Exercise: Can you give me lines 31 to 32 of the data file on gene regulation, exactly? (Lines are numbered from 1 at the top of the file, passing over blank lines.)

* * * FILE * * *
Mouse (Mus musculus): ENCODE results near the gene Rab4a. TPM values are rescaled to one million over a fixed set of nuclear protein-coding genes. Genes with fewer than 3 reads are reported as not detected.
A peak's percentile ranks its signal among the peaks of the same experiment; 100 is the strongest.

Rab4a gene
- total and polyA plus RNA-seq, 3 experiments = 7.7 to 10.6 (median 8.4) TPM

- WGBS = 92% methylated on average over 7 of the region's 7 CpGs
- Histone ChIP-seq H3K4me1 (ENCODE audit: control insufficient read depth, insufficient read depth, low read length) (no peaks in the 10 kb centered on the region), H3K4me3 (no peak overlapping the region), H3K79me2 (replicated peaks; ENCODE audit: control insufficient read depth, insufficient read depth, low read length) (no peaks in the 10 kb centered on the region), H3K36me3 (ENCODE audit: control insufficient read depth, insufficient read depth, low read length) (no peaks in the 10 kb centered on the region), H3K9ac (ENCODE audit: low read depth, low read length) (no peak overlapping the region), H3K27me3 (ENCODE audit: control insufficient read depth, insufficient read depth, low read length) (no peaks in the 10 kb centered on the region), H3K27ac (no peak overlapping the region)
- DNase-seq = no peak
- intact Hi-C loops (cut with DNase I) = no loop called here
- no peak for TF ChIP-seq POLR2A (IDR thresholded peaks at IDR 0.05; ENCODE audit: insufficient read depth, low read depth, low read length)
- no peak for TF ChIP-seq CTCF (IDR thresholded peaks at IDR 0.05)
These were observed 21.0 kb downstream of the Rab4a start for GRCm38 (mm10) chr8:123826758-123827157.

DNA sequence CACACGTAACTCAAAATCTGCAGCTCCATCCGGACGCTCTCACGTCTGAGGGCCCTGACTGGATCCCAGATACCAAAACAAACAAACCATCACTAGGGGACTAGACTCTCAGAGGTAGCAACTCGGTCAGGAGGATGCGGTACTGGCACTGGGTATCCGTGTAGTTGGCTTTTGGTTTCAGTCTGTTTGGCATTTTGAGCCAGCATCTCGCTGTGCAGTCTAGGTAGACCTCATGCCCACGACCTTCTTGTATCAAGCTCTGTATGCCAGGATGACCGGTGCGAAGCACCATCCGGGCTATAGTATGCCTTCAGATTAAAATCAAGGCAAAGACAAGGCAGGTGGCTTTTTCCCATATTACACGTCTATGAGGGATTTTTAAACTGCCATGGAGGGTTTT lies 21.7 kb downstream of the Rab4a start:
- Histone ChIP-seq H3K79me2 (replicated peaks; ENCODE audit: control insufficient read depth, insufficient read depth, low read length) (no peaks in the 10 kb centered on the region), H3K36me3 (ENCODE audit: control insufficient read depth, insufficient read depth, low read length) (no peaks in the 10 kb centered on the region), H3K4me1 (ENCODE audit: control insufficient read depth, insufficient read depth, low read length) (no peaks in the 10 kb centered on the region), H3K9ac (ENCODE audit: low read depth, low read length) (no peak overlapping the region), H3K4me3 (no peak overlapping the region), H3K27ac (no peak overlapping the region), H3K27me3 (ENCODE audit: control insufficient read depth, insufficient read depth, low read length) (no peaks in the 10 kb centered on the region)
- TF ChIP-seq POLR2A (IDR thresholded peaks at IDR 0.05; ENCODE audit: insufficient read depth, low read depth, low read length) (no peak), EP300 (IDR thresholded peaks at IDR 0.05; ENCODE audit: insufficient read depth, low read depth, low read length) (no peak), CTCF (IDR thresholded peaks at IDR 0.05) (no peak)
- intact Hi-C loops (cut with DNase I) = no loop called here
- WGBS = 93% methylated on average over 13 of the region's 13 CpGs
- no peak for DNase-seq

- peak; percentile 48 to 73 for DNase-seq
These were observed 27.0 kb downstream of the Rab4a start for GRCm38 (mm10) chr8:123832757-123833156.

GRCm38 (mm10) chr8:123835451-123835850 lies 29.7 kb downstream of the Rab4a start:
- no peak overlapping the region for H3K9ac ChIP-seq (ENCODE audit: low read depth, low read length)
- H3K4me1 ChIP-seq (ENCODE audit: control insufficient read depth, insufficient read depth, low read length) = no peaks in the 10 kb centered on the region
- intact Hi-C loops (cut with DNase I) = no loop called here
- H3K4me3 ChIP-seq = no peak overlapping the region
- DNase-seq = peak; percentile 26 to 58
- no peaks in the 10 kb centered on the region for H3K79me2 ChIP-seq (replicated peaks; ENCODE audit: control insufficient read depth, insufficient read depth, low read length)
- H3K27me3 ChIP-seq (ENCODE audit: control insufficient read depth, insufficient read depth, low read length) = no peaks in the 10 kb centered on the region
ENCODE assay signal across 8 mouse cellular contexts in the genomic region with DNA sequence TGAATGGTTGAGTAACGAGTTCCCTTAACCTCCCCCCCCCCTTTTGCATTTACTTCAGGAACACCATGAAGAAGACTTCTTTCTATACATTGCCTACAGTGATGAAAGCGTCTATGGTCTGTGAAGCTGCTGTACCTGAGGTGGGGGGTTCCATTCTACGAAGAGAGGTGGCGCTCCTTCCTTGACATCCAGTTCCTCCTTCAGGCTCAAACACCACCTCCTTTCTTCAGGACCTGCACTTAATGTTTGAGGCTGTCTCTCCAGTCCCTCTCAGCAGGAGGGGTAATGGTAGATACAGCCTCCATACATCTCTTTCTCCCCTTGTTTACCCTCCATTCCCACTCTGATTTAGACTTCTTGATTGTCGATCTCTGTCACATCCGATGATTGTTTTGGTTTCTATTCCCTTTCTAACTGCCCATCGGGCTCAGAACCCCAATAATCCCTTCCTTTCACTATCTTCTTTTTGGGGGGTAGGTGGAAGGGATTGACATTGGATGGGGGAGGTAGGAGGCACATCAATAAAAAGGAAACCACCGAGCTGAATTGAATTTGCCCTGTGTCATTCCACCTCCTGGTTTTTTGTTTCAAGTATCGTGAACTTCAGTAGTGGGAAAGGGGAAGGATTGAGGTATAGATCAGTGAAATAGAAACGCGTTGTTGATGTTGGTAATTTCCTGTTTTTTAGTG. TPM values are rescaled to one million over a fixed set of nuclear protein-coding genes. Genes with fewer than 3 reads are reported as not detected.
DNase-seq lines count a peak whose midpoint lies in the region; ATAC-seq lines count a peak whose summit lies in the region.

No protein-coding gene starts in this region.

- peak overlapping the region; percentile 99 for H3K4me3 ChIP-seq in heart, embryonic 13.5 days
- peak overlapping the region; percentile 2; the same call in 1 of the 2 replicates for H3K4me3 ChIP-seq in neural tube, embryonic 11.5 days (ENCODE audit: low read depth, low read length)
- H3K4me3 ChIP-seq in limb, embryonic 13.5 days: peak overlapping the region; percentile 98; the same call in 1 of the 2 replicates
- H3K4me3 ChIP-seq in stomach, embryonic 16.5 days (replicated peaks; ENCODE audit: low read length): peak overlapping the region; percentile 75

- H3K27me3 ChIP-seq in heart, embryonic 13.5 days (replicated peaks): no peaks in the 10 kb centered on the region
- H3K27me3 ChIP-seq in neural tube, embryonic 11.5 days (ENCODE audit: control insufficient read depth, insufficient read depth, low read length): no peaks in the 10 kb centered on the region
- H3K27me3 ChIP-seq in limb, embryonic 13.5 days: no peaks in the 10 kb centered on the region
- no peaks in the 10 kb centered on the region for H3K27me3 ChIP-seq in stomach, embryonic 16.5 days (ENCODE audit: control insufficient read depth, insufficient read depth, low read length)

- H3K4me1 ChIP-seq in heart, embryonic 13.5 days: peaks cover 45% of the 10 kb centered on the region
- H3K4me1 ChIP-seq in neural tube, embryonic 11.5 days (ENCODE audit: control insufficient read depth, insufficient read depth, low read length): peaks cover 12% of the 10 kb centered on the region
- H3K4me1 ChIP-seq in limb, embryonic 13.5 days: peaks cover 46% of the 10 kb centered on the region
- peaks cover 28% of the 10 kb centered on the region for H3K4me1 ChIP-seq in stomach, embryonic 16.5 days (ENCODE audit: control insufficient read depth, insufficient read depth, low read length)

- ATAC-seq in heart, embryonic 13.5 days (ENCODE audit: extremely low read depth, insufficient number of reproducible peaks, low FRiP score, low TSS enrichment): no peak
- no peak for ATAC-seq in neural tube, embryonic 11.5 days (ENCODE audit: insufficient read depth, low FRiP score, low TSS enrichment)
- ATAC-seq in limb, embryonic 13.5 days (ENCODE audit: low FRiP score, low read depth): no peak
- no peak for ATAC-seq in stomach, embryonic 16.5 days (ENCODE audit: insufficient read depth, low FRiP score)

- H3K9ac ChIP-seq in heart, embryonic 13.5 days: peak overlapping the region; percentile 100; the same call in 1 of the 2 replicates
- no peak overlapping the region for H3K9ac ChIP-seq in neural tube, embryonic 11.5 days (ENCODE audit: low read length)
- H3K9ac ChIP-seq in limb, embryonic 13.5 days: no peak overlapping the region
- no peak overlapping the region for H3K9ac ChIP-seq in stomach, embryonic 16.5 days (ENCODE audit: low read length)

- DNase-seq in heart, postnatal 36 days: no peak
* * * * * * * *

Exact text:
- peak overlapping the region; percentile 99 for H3K4me3 ChIP-seq in heart, embryonic 13.5 days
- peak overlapping the region; percentile 2; the same call in 1 of the 2 replicates for H3K4me3 ChIP-seq in neural tube, embryonic 11.5 days (ENCODE audit: low read depth, low read length)